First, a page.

I should contrast that with a tale of optimism. A tale of the shared values of the special relationship. It comes from Boston, USA and perhaps it might even be able to make me accept the bitter pill of divorce. Have you heard of the Hoyts? Good to learn about them http://en.wikipedia.org/wiki/Team_Hoyt and http://www.teamhoyt.com/ . Are they Christians? Does that matter? I don't know and it does not. But get this, what was intended to be their final race was interupted by the bombing of the Boston marathon. Whatever else you think, one of the immense achievements of Western Liberal, Christian based thinking is that it is utterly wrong to bomb the innocent. It was wrong for the IRA to do this, it is wrong for Muslims to do it, and it was wrong for the USA to do it in South East Asia. However the future goes, we must keep the peace in Great Britain. We did not in the past, I live in reiver country.
A salutary tale. Does this perhaps make me more sanguine about the breakup of Great Britain. Not exactly. I do think Great Britain may breakup. NATO and the USA would be fair amazed. This would delight some others. Some could see it as a judgement of God on a nation's faithlessness. In that it would be unfair to heap all the blame on the SNP. The behaviour of corporates in London business districts does alarm many. Something terrible went wrong in banking in the early years of the 20th century, it had probably been decades in the making since The Big Bang Boys. But what went wrong in London went wrong in Edinburgh too. RBoS is a dirty word. London in England, in Britain has proven able to pick itself up. Had RBoS purely been an Edinburgh institution it would have carried off a nation with it. Vote for an anti union party on May 7th and logic and history suggests you only have to wait.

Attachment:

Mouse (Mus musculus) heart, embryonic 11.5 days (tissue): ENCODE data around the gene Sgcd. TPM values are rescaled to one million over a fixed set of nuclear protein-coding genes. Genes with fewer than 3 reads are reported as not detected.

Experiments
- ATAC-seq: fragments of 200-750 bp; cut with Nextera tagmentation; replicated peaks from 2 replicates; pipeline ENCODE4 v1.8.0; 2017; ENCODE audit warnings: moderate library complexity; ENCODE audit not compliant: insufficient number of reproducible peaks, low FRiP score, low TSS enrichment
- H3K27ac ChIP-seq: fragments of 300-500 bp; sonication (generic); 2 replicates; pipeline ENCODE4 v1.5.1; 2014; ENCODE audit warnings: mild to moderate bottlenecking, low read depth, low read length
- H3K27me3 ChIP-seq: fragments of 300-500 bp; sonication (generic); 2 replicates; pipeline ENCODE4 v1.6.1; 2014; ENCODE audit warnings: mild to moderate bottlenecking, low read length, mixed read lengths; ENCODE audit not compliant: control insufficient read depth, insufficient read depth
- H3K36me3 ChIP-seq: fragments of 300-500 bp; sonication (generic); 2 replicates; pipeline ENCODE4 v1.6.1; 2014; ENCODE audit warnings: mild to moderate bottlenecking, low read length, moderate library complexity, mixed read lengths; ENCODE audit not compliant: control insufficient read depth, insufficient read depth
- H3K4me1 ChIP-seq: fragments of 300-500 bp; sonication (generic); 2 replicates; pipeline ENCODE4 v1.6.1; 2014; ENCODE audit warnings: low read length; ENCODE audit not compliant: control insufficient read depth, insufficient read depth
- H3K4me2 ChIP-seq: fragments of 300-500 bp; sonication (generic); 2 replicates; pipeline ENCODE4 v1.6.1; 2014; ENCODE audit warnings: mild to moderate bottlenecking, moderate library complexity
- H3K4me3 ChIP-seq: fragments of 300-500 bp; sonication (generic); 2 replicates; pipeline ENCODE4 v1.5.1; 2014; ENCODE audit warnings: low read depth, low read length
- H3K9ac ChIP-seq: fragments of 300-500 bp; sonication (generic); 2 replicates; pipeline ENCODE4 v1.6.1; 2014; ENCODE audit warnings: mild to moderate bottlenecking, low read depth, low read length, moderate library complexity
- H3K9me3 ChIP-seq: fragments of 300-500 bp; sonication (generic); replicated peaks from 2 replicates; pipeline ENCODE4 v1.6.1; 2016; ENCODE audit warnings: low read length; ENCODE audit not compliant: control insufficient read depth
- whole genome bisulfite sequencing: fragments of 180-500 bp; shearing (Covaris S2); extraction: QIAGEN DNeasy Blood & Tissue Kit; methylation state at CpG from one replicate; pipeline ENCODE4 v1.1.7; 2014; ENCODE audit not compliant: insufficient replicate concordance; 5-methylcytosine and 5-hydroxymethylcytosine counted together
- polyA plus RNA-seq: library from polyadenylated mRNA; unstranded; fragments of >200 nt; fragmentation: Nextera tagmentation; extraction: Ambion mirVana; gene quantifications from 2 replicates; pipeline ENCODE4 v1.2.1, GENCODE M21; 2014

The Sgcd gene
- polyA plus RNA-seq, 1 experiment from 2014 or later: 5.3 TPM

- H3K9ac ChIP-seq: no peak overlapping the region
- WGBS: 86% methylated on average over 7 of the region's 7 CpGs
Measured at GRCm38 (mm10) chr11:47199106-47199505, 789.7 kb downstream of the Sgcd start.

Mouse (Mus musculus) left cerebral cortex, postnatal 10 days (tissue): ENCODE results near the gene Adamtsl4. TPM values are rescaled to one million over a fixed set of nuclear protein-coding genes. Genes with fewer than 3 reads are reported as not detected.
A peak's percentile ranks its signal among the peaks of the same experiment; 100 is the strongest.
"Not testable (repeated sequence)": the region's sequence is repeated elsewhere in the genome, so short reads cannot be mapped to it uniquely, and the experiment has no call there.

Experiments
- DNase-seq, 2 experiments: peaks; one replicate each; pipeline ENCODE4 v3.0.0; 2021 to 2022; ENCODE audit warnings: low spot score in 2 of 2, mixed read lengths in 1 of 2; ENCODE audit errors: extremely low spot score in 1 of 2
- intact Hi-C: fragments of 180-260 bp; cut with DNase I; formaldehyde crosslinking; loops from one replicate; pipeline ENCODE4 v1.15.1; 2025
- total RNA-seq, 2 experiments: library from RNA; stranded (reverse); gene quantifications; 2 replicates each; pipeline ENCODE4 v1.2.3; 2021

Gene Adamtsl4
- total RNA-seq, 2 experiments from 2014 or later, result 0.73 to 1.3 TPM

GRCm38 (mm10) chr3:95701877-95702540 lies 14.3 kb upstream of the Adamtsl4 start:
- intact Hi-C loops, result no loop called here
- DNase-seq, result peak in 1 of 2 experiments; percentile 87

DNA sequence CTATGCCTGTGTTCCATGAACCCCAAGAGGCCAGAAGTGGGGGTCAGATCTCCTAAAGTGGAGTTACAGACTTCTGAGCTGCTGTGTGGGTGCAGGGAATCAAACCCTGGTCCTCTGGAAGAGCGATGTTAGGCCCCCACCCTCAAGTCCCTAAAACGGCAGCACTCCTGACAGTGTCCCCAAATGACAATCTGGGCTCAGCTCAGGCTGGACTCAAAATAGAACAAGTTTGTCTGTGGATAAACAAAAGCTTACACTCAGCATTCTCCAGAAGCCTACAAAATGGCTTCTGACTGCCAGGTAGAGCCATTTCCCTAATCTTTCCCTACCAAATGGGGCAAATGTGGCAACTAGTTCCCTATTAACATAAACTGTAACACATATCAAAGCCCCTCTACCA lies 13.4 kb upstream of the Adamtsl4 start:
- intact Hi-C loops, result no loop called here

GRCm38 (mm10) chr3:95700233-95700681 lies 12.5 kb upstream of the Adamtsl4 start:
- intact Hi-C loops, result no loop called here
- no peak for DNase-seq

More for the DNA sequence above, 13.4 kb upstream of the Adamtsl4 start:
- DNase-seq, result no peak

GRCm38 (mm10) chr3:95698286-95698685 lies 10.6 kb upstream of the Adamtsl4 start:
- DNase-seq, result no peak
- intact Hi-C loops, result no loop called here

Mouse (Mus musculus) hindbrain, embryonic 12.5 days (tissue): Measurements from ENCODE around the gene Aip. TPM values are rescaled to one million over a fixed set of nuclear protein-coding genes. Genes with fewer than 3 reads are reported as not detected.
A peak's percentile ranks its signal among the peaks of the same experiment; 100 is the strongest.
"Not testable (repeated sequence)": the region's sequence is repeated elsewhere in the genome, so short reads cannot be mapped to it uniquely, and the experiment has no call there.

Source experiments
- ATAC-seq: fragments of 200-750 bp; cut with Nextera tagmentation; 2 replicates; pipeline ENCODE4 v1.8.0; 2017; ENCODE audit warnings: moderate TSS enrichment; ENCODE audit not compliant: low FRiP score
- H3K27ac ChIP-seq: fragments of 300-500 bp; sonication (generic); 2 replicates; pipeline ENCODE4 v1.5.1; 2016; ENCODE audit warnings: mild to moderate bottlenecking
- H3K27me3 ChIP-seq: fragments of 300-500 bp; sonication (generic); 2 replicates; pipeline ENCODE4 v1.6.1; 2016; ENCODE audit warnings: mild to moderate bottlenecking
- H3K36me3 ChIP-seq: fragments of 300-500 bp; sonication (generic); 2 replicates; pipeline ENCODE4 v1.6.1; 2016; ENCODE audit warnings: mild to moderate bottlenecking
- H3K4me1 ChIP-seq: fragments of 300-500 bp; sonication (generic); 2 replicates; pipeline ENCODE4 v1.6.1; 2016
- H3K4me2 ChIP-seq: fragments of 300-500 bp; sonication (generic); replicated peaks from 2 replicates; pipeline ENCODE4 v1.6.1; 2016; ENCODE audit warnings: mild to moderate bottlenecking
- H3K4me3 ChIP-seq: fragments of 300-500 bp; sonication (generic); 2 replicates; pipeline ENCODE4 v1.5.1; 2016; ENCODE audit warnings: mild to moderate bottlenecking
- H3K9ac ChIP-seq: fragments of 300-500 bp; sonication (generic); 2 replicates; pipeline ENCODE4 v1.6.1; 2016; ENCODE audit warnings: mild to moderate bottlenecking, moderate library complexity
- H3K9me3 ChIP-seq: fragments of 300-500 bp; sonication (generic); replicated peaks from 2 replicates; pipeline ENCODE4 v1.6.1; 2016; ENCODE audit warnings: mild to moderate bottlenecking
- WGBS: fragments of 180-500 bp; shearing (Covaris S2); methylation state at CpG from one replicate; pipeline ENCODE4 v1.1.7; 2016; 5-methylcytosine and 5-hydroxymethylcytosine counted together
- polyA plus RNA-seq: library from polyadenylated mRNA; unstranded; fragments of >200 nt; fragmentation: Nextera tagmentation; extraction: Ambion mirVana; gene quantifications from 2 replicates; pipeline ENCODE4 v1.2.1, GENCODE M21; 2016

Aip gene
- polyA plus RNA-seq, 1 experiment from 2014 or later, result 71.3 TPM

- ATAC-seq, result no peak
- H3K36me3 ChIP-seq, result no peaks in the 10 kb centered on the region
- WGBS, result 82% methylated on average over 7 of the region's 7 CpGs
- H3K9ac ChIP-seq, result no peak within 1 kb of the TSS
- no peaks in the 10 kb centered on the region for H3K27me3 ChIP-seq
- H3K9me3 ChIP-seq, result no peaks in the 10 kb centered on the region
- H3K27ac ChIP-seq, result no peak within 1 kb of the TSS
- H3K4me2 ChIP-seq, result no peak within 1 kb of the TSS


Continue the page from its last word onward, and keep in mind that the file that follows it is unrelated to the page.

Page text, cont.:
How might I end this? I think as my father did. A Christian burial in a church in a coffin draped in the Union flag. Two hymns: one from our wedding: "Be Thou my vision...................... " http://en.wikipedia.org/wiki/Be_Thou_My_Vision Old Irish. Celtic spirit. One from his funeral: "I vow to thee my Country........" http://en.wikipedia.org/wiki/I_Vow_to_Thee,_My_Country . Now you might think this turns me into some flag waver. Anyone who really knows me, knows I am nothing like that. My country is not the country of the English establishment, it is my Britain. Don't take it from me.
Sunday, 12 April 2015
Saturday, 11 April 2015
Yesterday we went to Maryport, West Cumbria. The drives passes through Rory Stewart's Penrith & Borders constituency. This morning's R4 spot before 0821 (to trace it) it was the constituency being profiled. All that can honestly be said is that not one interviewee felt their views made a blind bit of difference. The CLA rep struggling to get mobile signal, the redundant shop worker who lost their job when the bus went. Rural buses, broadband, just the same issues as in the Hexham neighbour. Guy Opperman has certainly worked on both those issues but another round of local bus cuts is immediately imminent. I largely blame having a council based in Ashington for that, but any campaign for a West Northumberland unitary does not have traction in the current election. The overwhelming feeling I guess for many people across this whole vast spread of land is year after year of muddling through with less central support. Meanwhile events north of the Border are unsettling to say the least and for a historian the feeling of Deja Vu (think 410, think16th century) is hard to shrug off.